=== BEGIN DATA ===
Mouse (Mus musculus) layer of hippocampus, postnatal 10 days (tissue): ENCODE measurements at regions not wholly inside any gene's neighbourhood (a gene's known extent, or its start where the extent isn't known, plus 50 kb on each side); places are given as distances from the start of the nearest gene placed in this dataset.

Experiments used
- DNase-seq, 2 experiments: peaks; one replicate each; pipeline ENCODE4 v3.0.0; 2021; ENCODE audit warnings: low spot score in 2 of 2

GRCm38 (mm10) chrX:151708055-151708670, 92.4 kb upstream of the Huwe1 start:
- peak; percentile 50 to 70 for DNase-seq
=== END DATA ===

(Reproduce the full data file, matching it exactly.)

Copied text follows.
Mouse (Mus musculus) layer of hippocampus, postnatal 10 days (tissue): ENCODE measurements at regions not wholly inside any gene's neighbourhood (a gene's known extent, or its start where the extent isn't known, plus 50 kb on each side); places are given as distances from the start of the nearest gene placed in this dataset.

Experiments used
- DNase-seq, 2 experiments: peaks; one replicate each; pipeline ENCODE4 v3.0.0; 2021; ENCODE audit warnings: low spot score in 2 of 2

GRCm38 (mm10) chrX:151708055-151708670, 92.4 kb upstream of the Huwe1 start:
- peak; percentile 50 to 70 for DNase-seq